Lisa Ray’s Five Favourite Dishes
Lisa Ray has great taste. As the host of Top Chef Canada (Mondays, Food Network Canada), she knows just how much goes into a crowd-pleasing dish. Here, the stunning television personality fills us in on her most memorable meals.
Hello! Canada's Editor-In-Chief, Alison Eastwood, with Lisa Ray, at our Canada's Most Beautiful event (Lisa made the list!)
KESAR DA DHABA
While visiting Amritsar for work, a local suggested Kesar da Dhaba for a meal. Dhaba typically means roadside restaurant and often the best north Indian food is found in these stalls by the side of the highway. The restaurant is tucked into a winding, narrow lane behind the Golden Temple. We drove until the car simply could not continue, then walked a few hundred metres to the door. Inside, the restaurant feels like it hasn’t changed in a hundred years. Food is served thali-style and is vegetarian. I don’t know if it’s the ghee, or clarified butter, which is liberally used in the food or the fact that the menu has remained unchanged for decades, but I wanted to dive into the dhal. The parathas are crisp, hot and flakey. They were ideal for scooping up the flavourful palak paneer and aloo gobi. It was an instant affair for my taste buds.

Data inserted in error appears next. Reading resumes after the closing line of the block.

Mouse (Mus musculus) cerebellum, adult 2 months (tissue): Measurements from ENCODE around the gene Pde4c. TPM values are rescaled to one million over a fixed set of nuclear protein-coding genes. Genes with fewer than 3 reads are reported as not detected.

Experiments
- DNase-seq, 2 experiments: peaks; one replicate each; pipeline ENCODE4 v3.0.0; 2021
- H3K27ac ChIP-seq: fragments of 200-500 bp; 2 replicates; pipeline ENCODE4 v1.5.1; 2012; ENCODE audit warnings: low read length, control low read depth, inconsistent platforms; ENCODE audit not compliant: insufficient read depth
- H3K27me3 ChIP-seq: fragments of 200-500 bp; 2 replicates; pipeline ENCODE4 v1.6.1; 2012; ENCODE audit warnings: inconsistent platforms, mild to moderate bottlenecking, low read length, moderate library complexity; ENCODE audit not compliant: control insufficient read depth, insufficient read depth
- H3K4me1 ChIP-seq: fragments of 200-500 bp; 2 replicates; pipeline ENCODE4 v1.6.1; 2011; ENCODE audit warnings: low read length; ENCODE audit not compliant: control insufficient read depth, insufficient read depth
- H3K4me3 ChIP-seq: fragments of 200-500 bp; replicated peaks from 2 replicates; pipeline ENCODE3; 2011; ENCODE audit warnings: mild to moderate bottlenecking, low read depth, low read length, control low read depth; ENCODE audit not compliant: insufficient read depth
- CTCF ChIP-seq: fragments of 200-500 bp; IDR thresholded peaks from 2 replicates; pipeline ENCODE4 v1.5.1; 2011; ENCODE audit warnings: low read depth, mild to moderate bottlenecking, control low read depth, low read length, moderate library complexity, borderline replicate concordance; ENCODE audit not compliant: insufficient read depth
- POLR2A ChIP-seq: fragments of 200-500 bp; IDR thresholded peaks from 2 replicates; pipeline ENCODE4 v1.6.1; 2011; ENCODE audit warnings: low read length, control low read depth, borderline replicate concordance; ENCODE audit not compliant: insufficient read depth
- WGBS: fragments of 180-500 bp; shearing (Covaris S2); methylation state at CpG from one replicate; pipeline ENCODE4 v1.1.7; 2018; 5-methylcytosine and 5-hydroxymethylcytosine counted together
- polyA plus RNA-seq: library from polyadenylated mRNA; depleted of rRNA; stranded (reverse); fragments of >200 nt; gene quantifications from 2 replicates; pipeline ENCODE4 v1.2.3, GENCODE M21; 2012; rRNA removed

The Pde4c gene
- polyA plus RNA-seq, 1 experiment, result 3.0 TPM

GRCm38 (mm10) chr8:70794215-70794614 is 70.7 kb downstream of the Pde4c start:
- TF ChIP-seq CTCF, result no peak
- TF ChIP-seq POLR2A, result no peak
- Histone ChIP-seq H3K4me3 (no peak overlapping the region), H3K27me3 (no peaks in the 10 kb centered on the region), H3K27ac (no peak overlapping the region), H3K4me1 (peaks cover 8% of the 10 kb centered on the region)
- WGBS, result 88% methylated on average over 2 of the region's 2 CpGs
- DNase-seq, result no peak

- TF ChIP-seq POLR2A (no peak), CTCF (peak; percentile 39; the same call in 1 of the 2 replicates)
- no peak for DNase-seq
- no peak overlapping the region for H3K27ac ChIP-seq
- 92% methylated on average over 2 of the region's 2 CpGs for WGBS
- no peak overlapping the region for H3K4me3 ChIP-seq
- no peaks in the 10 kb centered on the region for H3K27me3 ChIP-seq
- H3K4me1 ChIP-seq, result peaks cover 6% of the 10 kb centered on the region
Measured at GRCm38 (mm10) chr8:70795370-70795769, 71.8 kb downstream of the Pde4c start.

AUBERGE DU SOLEIL
The first meal I had after my husband proposed was the three-course brunch on the patio of the Auberge du Soleil in Napa Valley. I still remember easing in with a mimosa, and while I ordered the ahi tuna tartar, Jason ordered poached wild salmon with butter lettuce. I looked at him and realized we would have a stunning life together, eating our way across the globe. I clearly remember we both ordered the Maine lobster omelet and ate most of the meal with our eyes closed in quiet ecstasy and awe at the flavours and the view.
HAKKASAN HANWAY PLACE
The original Hakkasan Hanway Place in London is a complete revelation in Asian flavours. Peking duck with caviar is one of their signature dishes and I lusted for multiple orders (which, as a drama student, I couldn’t afford at the time). The Christian Liagre-designed interiors are so sexy that your experience is infused with a kind of Bond-esque Asian ambience.
Susur Lee is one of Canada’s most original chefs, and he runs his kitchen like an ashram. The flavours are always faultless and I remember ordering literally one of everything -- including the signature Singapore Slaw -- with a gaggle of girlfriends. Many of them were models who put their diet restrictions on hold for the uninhibited delight of throwing back Susur’s dishes.
Terminus Nord, the legedary brasserie just outside Gare du Nord in Paris provided my first experience of classic French brasserie cuisine. I remember watching in awe as the deceptively-simple plates of dover sole, steak and frites were ferried by well-dressed waiters. I had my first fruits de mer there, a towering seafood platter so fresh I tasted ocean. The choucroute was rustic in contrast to the overt sophistication of the joint. I chewed with my mouth open – a lot!